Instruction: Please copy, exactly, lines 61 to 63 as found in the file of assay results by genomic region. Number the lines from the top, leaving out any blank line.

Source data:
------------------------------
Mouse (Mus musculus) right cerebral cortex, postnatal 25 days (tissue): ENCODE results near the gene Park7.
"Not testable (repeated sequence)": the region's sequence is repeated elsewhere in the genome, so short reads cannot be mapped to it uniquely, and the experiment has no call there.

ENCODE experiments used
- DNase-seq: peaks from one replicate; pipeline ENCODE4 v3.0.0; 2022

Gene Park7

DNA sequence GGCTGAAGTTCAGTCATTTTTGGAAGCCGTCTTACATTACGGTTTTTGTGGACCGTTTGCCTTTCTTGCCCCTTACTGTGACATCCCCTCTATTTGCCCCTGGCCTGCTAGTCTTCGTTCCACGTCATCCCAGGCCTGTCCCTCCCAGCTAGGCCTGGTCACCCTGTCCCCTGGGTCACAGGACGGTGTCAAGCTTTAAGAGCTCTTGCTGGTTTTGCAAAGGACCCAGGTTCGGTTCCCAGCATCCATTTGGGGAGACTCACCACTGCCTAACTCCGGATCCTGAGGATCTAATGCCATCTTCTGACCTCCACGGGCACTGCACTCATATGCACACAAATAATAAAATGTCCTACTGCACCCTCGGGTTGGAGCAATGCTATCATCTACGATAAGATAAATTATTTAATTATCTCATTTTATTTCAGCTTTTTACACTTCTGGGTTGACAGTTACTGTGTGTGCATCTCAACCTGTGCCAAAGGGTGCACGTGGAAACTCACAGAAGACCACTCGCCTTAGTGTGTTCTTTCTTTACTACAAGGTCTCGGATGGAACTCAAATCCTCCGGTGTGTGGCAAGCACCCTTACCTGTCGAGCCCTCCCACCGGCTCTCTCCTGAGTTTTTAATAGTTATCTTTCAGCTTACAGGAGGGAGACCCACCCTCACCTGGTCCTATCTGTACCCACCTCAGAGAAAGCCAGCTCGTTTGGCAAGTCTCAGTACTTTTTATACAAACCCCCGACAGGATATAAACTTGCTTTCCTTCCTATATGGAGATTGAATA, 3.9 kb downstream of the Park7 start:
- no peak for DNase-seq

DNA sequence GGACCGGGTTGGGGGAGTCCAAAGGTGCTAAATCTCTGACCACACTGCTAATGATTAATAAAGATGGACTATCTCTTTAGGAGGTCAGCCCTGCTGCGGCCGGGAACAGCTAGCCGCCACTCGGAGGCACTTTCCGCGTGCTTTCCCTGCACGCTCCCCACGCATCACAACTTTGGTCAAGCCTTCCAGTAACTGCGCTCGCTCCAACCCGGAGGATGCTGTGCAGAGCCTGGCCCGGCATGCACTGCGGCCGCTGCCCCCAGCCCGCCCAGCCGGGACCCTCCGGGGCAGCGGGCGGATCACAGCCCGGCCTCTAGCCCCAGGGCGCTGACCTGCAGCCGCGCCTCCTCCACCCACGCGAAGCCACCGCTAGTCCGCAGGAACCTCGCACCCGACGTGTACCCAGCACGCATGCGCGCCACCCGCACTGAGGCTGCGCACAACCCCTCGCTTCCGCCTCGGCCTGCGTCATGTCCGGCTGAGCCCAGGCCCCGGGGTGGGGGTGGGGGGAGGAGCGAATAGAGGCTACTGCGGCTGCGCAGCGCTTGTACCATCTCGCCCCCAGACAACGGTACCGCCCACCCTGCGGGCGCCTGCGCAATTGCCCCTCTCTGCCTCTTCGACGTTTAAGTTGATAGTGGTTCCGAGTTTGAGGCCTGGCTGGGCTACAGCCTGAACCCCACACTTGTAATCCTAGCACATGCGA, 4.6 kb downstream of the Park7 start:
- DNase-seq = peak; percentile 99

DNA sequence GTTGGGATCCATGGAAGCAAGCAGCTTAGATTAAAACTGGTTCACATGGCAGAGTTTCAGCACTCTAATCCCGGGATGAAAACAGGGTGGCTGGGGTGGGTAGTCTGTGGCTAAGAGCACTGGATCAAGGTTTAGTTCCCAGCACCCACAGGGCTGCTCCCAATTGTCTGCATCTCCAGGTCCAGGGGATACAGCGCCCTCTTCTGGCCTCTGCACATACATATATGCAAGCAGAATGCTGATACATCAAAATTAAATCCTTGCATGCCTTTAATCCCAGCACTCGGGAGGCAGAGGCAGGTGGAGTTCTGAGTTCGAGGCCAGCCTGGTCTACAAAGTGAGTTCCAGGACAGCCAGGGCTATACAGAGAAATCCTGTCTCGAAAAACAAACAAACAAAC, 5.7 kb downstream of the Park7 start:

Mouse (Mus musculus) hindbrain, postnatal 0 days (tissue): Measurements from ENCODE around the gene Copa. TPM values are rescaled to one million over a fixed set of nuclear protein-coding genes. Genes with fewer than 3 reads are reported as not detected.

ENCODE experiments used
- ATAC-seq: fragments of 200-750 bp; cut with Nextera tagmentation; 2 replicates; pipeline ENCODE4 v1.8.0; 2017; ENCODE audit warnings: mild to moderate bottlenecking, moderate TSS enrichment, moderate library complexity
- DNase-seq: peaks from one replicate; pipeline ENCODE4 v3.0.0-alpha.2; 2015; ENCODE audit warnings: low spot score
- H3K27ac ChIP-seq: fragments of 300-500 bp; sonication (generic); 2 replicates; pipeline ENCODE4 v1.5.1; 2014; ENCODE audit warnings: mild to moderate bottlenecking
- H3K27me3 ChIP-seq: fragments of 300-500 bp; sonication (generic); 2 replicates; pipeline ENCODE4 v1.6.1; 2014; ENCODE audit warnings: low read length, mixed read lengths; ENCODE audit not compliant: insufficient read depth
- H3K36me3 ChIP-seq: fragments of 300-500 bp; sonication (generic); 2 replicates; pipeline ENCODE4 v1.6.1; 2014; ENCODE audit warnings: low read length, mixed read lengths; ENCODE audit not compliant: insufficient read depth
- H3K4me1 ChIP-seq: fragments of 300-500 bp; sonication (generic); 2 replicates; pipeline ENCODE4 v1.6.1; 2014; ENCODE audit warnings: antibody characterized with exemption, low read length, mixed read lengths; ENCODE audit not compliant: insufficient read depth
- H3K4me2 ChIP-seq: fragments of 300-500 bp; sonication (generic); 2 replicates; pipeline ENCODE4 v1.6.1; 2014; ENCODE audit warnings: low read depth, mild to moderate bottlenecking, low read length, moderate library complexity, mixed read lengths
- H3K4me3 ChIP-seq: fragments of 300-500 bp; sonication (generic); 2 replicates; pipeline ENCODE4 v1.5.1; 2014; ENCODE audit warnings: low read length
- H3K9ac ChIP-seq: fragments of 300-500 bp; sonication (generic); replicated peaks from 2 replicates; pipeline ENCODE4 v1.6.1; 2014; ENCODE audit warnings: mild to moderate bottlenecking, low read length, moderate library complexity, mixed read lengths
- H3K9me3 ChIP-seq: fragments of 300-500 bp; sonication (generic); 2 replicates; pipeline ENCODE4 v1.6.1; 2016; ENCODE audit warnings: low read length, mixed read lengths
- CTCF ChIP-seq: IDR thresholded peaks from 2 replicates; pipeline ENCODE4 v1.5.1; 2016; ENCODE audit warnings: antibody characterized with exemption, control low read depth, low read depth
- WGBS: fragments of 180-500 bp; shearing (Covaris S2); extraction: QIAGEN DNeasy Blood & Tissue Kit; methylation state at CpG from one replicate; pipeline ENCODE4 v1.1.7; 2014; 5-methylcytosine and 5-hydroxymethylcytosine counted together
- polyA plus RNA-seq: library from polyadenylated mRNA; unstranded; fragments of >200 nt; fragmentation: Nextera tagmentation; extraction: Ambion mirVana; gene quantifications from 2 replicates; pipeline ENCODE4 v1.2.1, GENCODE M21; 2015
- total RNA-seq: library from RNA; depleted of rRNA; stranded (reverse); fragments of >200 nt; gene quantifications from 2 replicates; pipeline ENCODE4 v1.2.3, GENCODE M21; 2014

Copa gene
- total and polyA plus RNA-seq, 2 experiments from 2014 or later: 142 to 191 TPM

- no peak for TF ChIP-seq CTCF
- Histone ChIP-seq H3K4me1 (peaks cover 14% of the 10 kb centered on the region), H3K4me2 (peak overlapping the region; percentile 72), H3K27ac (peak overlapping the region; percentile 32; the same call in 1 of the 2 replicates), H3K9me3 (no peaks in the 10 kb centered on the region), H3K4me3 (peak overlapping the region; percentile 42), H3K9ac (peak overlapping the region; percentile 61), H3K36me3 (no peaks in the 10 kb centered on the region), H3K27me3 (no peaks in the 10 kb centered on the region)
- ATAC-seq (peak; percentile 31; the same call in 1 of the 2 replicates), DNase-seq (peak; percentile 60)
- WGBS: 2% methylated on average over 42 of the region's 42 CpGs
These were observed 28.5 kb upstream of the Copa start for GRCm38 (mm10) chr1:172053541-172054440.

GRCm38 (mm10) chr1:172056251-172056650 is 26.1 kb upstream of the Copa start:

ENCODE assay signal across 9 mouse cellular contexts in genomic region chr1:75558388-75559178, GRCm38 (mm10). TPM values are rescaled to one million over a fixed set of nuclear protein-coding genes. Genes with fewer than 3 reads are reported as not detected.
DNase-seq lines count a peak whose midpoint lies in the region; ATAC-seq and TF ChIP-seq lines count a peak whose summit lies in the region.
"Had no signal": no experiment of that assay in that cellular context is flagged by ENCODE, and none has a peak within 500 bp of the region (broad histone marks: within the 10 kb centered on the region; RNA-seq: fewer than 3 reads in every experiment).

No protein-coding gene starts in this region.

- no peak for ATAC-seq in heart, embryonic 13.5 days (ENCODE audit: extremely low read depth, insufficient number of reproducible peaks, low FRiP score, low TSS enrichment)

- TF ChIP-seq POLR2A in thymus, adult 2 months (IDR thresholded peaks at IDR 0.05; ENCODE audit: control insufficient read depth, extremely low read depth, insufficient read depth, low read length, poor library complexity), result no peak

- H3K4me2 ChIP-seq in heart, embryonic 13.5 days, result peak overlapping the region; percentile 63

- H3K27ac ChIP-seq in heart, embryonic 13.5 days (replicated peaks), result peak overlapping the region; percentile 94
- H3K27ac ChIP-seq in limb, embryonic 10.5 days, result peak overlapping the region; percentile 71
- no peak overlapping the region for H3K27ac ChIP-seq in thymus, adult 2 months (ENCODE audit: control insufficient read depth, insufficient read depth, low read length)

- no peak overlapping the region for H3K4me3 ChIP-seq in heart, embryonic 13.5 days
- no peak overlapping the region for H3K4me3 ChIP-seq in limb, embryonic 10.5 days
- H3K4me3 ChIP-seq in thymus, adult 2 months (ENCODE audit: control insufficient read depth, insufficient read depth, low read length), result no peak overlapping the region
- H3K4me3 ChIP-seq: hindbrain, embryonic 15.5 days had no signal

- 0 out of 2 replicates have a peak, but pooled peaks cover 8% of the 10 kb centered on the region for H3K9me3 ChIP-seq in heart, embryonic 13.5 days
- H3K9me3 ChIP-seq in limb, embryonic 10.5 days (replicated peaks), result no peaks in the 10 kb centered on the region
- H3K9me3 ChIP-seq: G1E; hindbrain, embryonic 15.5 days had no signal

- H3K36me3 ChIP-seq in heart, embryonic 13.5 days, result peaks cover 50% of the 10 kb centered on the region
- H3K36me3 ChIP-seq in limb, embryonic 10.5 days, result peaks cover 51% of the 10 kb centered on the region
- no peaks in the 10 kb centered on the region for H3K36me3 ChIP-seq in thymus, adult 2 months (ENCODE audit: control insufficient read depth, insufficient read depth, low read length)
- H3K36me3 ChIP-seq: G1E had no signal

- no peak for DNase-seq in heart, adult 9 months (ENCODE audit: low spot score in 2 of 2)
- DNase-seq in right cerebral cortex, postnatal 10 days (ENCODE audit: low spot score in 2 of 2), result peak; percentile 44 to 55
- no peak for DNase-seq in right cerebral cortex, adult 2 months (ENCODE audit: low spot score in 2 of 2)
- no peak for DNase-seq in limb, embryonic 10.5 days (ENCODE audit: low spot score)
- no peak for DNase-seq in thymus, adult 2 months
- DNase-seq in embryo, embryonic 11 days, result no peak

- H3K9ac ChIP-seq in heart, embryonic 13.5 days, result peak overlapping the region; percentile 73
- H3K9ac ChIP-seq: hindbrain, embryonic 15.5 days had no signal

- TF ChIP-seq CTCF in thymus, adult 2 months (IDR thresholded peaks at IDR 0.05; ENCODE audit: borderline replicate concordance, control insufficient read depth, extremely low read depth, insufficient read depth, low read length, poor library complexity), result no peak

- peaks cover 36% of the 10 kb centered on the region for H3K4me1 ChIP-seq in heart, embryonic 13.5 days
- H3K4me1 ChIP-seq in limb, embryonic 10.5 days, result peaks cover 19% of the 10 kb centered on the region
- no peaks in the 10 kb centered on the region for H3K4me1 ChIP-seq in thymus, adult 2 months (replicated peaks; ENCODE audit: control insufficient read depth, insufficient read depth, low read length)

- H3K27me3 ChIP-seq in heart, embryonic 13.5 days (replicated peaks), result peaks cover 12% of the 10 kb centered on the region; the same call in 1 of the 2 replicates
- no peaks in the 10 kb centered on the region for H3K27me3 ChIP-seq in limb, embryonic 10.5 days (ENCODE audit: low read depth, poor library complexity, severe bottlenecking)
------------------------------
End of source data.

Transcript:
- DNase-seq in embryo, embryonic 11 days, result no peak

- H3K9ac ChIP-seq in heart, embryonic 13.5 days, result peak overlapping the region; percentile 73
- H3K9ac ChIP-seq: hindbrain, embryonic 15.5 days had no signal